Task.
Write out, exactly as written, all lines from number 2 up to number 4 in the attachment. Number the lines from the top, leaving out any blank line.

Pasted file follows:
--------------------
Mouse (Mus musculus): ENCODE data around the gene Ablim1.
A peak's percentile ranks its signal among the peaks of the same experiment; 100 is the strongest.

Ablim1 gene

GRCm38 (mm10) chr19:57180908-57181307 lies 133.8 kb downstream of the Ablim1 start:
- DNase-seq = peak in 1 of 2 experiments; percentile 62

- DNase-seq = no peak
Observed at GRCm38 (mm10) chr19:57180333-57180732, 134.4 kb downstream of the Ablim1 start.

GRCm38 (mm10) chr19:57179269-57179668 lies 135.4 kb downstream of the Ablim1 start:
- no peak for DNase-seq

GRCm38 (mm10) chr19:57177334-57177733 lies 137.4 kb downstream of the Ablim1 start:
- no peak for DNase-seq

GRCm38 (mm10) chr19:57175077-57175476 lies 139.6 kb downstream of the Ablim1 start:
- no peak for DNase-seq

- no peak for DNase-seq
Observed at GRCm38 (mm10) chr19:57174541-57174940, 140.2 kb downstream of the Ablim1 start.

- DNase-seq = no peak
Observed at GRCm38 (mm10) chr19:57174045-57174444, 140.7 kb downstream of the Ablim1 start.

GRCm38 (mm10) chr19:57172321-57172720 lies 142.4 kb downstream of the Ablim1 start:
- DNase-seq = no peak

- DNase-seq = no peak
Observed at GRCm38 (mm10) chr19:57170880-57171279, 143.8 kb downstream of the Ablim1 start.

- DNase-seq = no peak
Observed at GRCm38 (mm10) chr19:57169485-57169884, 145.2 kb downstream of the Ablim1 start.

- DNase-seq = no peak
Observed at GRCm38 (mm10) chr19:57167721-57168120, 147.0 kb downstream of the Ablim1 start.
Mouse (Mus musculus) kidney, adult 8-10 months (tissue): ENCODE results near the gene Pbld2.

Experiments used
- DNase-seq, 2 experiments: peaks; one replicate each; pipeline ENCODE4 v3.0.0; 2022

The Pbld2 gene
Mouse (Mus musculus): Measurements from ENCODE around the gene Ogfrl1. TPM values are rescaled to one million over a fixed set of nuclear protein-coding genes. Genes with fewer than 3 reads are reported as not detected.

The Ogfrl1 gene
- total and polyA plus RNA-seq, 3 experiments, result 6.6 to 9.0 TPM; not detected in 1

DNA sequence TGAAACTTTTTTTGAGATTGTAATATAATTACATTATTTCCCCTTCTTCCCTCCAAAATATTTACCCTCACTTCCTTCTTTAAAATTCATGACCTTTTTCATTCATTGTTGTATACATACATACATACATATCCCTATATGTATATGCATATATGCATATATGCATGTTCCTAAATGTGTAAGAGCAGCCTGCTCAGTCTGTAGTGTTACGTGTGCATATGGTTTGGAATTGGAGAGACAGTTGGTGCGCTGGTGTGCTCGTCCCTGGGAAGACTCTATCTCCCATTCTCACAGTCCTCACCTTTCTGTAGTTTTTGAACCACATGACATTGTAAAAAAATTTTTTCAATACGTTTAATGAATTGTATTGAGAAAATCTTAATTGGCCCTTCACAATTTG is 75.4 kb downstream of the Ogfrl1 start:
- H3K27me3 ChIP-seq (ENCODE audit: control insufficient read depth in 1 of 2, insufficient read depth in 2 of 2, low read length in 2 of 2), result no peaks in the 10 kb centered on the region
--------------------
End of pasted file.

A peak's percentile ranks its signal among the peaks of the same experiment; 100 is the strongest.

Ablim1 gene

GRCm38 (mm10) chr19:57180908-57181307 lies 133.8 kb downstream of the Ablim1 start: